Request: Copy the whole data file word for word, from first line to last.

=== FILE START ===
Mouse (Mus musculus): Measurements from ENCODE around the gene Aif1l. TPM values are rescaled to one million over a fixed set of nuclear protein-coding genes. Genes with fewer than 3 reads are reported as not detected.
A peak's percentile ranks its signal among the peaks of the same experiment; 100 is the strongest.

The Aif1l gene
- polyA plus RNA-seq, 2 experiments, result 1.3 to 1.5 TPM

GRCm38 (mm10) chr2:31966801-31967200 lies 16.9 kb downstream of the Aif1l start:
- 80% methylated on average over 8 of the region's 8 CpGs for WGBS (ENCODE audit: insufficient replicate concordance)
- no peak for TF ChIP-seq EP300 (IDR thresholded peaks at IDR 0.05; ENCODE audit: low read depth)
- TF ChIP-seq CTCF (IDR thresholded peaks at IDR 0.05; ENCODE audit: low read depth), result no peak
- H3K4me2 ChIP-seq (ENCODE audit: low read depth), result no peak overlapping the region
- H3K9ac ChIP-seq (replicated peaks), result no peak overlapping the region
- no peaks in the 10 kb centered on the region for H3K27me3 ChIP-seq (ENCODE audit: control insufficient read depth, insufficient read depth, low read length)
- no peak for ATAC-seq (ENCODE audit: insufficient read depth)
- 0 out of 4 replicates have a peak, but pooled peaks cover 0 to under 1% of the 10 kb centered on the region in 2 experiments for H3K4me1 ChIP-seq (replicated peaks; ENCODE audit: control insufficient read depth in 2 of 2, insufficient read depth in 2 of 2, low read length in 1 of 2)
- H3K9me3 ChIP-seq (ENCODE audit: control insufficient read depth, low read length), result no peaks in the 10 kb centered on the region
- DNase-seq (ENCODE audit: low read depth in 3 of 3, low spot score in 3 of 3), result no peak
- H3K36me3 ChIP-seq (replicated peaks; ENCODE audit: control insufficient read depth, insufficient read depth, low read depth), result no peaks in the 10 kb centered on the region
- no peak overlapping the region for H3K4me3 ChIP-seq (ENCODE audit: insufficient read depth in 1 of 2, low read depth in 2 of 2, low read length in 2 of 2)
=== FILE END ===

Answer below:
Mouse (Mus musculus): Measurements from ENCODE around the gene Aif1l. TPM values are rescaled to one million over a fixed set of nuclear protein-coding genes. Genes with fewer than 3 reads are reported as not detected.
A peak's percentile ranks its signal among the peaks of the same experiment; 100 is the strongest.

The Aif1l gene
- polyA plus RNA-seq, 2 experiments, result 1.3 to 1.5 TPM

GRCm38 (mm10) chr2:31966801-31967200 lies 16.9 kb downstream of the Aif1l start:
- 80% methylated on average over 8 of the region's 8 CpGs for WGBS (ENCODE audit: insufficient replicate concordance)
- no peak for TF ChIP-seq EP300 (IDR thresholded peaks at IDR 0.05; ENCODE audit: low read depth)
- TF ChIP-seq CTCF (IDR thresholded peaks at IDR 0.05; ENCODE audit: low read depth), result no peak
- H3K4me2 ChIP-seq (ENCODE audit: low read depth), result no peak overlapping the region
- H3K9ac ChIP-seq (replicated peaks), result no peak overlapping the region
- no peaks in the 10 kb centered on the region for H3K27me3 ChIP-seq (ENCODE audit: control insufficient read depth, insufficient read depth, low read length)
- no peak for ATAC-seq (ENCODE audit: insufficient read depth)
- 0 out of 4 replicates have a peak, but pooled peaks cover 0 to under 1% of the 10 kb centered on the region in 2 experiments for H3K4me1 ChIP-seq (replicated peaks; ENCODE audit: control insufficient read depth in 2 of 2, insufficient read depth in 2 of 2, low read length in 1 of 2)
- H3K9me3 ChIP-seq (ENCODE audit: control insufficient read depth, low read length), result no peaks in the 10 kb centered on the region
- DNase-seq (ENCODE audit: low read depth in 3 of 3, low spot score in 3 of 3), result no peak
- H3K36me3 ChIP-seq (replicated peaks; ENCODE audit: control insufficient read depth, insufficient read depth, low read depth), result no peaks in the 10 kb centered on the region
- no peak overlapping the region for H3K4me3 ChIP-seq (ENCODE audit: insufficient read depth in 1 of 2, low read depth in 2 of 2, low read length in 2 of 2)